Publications: Notes at the Margin

Rethinking Market Fundamentals III: Quantifying the Hedging Impact and Defining the Range of Instability (December 17, 2018)


Today, the computers at the firms who write swaps and options need to hedge up to five hundred million barrels of oil, almost sixteen times OPEC's daily production, to maintain hedges when the WTI Cushing price drops below $60 per barrel. The hedging of the full five hundred million must be complete when prices reach $50. On the other hand, little oil needs to be hedged when the price rises above $60. The hedging imparts instability to the market between $50 and $60 per barrel.


This means that oil markets as measured by WTI can only be stabilized at price levels above $60 per barrel or below $50 and that Brent must trade at prices above $66 to $70 or below $56.The price range between $50 and $60 for WTI at Cushing is a "range of instability."

This range of instability is tied to producers' hedging activity. It is the range in which the computers at the financial firms that write swaps and put options to producers become hyperactive. These "algorithmic" traders will buy and sell at almost every price tick. Volatility will increase in these ranges.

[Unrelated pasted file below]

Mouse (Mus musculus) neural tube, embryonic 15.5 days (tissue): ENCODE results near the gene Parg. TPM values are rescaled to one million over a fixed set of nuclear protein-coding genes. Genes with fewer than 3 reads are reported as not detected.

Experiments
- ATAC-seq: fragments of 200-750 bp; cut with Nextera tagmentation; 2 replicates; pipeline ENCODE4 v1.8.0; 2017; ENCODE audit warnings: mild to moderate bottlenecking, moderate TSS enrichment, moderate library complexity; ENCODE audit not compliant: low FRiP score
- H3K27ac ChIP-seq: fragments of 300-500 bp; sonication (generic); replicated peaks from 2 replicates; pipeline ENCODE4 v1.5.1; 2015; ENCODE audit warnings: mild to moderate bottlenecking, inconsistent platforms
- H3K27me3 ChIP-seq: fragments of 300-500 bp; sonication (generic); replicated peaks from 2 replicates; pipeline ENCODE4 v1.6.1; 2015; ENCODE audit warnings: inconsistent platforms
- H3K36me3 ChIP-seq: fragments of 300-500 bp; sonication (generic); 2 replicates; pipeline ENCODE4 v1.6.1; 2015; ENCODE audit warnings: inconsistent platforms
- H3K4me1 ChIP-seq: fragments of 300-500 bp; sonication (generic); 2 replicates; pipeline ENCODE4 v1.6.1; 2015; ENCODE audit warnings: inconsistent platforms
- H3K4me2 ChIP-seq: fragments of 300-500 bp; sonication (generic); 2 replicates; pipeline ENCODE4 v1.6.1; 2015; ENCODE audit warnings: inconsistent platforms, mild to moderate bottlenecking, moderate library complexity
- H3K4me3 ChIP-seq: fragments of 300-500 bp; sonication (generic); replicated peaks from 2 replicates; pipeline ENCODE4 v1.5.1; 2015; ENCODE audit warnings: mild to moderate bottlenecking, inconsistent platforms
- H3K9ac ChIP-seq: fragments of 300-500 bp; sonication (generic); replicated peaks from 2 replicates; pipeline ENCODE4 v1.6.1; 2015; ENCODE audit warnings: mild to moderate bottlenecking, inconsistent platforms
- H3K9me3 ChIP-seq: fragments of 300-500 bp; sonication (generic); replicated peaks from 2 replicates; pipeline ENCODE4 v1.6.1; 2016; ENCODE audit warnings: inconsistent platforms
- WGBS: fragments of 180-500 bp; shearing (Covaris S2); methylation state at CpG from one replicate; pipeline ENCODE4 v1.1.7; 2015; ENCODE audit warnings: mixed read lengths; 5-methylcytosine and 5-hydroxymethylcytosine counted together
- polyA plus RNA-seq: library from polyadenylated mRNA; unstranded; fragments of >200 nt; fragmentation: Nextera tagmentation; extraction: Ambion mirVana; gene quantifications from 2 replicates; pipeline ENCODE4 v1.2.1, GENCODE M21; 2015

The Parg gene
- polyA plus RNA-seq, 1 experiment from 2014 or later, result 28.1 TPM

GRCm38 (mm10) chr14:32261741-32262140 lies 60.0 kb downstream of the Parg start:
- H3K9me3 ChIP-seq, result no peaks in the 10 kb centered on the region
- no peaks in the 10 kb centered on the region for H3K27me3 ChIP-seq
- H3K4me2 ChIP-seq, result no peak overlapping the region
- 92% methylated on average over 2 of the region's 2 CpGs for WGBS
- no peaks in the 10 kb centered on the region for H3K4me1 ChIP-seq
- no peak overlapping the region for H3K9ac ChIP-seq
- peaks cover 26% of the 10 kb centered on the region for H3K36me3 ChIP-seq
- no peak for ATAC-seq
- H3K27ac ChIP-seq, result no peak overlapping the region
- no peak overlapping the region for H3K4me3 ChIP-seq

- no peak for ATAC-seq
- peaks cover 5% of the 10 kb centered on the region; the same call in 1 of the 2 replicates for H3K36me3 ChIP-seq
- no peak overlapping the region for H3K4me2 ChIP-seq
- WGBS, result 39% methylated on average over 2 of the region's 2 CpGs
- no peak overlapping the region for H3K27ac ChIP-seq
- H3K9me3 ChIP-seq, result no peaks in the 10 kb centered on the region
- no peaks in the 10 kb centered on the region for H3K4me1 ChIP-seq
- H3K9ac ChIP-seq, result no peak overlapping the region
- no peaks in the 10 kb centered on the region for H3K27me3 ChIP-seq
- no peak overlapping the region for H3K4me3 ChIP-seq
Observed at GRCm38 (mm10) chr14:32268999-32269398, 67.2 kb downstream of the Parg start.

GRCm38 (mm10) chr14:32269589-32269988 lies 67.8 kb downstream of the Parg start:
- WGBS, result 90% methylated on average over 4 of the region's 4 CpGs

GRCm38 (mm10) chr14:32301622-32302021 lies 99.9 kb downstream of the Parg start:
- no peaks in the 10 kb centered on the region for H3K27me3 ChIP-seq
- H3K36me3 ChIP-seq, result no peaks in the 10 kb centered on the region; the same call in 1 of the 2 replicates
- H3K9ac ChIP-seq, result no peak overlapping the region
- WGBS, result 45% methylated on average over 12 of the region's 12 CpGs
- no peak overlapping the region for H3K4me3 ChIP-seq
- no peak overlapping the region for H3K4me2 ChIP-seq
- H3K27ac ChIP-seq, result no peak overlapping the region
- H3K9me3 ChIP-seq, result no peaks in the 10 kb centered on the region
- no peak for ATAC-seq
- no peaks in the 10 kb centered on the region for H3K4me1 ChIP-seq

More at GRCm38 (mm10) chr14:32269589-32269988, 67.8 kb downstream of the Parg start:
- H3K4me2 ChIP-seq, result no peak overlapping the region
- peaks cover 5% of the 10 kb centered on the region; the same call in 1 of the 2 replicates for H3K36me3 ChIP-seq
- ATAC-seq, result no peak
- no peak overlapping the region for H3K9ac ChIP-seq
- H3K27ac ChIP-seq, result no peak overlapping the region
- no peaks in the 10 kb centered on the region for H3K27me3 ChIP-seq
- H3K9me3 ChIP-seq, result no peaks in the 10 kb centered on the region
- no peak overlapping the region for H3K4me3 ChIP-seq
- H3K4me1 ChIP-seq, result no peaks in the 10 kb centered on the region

The figure above offers evidence of this conclusion. The graph compares the CBOE index of crude oil price volatility (graphed against the vertical axis) to the price level (graphed against the horizontal axis). We have shaded the area from $50 to $60 per barrel.


A statistical test produces results that emphasize our point. The standard deviation of volatility for prices below $50 per barrel and above $60 is around 2. The standard deviation of volatility for prices in the $50 to $60 range is 8.9, almost five times as large.


The message, then, is that it is impractical to try to stabilize oil markets in a range that confines WTI at Cushing to between $50 and $60 per barrel. The computers will overwhelm any effort to put and/or keep prices in such a range.


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